With 150 CHF (138€), you fund 1 month of vocational training to a South Sudanese destitute in Juba!
Context and identified needs
Born in 2011 in a post-conflict situation, the youngest country in the world (and one of the poorest) had just started a process of resilience and reconstruction when an internal conflict broke out at the end of 2013.
The area of intervention of the program is the capital, Juba, and its surroundings. The city has been spared by the fights (except the first few days and in July 2016), but has welcomed tens of thousands of displaced people.
Located South-east of Juba, Lologo is a slum of 5000 people. In 2007, we decided to support there the creation of a Vocational Training and Community Development Center (VTCDC).
The overall objective of the project is to "remove the rifles from the hands to put in trowels or spades", in other words to participate in the pacification of the country and its development.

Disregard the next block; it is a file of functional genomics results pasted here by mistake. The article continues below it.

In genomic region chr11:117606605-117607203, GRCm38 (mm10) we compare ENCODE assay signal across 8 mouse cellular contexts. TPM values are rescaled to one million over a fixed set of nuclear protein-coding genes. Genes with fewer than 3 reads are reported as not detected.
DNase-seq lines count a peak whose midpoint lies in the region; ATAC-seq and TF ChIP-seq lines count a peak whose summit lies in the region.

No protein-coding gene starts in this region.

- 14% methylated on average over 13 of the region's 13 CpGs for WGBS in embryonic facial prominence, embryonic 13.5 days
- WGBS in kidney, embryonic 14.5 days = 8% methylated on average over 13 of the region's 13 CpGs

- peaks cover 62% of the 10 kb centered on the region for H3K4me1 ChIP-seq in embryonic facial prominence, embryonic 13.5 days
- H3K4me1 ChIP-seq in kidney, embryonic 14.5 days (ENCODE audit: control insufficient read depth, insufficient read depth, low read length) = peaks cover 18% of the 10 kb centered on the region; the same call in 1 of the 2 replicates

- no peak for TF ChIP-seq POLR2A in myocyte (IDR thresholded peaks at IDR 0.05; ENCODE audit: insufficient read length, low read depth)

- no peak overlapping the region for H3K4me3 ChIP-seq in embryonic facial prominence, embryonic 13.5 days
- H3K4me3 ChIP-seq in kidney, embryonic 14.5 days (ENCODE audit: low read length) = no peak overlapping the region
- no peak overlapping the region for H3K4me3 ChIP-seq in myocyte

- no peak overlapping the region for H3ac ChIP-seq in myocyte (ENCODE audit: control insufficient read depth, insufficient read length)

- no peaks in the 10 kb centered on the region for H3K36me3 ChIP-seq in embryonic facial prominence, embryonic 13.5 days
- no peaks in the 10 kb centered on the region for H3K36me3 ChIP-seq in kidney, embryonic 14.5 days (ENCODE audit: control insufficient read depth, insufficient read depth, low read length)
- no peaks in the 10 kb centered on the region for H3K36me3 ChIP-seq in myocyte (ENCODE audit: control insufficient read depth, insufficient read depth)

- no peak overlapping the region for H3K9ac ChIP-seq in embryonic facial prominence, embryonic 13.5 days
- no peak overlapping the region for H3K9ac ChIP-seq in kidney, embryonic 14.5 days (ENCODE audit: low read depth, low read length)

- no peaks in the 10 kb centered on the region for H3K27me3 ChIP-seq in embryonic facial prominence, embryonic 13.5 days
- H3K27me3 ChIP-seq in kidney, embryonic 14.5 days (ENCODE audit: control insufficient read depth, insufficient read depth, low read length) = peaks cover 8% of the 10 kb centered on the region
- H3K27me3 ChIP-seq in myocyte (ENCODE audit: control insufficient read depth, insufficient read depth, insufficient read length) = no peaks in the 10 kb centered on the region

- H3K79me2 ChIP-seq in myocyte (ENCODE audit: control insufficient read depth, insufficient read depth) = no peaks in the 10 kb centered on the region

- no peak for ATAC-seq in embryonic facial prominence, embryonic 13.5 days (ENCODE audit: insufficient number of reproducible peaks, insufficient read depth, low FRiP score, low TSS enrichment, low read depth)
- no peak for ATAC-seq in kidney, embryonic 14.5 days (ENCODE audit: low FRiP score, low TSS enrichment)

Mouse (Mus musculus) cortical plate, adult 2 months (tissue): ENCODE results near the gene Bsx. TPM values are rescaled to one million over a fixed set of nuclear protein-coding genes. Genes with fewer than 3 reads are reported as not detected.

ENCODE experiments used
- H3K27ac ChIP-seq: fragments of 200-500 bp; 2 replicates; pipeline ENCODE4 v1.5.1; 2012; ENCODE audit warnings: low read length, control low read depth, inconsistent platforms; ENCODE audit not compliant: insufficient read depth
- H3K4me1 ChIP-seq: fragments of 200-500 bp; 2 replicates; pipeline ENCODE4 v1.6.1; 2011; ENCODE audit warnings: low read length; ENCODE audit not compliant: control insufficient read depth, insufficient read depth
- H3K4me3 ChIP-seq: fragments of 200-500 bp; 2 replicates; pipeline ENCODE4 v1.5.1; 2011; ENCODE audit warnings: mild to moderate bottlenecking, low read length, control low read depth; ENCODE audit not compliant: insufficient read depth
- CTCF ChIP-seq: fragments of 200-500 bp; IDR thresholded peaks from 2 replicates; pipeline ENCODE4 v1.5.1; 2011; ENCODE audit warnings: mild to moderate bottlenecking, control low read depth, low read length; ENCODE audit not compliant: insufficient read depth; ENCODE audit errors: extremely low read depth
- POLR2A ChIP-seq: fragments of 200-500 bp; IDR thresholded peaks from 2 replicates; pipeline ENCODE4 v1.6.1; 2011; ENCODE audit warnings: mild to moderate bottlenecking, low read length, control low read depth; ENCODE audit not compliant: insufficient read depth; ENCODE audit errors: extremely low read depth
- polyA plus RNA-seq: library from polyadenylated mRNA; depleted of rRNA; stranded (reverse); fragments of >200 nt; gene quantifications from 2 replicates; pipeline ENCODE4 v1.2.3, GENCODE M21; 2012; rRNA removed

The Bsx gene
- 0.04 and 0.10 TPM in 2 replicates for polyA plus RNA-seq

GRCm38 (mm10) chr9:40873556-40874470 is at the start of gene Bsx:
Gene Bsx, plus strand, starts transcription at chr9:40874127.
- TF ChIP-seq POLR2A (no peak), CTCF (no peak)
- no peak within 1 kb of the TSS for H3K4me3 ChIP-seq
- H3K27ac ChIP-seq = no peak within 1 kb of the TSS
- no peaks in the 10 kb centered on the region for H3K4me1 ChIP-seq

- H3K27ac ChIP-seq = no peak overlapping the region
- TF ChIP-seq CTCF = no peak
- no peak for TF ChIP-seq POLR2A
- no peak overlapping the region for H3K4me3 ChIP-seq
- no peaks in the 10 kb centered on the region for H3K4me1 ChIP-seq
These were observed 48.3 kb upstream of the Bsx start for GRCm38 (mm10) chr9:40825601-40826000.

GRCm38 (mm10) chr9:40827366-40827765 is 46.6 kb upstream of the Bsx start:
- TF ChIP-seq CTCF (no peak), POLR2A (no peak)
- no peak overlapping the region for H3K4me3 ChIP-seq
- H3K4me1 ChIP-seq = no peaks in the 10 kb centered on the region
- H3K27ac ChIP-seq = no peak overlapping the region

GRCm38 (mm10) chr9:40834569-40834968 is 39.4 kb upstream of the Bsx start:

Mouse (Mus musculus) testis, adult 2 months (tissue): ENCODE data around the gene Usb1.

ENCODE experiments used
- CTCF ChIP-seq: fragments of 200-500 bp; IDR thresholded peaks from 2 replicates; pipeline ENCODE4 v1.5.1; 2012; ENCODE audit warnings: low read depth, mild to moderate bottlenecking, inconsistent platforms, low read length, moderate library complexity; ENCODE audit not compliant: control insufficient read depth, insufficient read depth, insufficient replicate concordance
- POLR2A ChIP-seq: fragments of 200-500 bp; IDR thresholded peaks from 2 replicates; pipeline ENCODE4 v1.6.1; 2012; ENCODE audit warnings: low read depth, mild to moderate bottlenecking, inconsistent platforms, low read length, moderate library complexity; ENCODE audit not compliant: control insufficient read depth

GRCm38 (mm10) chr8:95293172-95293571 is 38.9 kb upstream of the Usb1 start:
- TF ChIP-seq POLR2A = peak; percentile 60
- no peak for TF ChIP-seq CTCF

“Because of the chronic crisis situation, development aid is unfortunately scarce or nonexistent in the country, and the priority, for the donors, is the humanitarian emergency aid. Rather than treating the symptoms, SVDP's initiative to set up a high standard vocational training Centre tackles the sources of evil that led the country to violence: poverty, the lack of opportunities and of basic conditions to face the future with some serenity." *
Indeed, after decades of conflict, many adults today are still deprived of all kinds of capital:
- Financial: impossibility of investing in a tool.
- Land: no subsistence farming; in Juba, many displaced people no longer have access to the land they used to cultivate.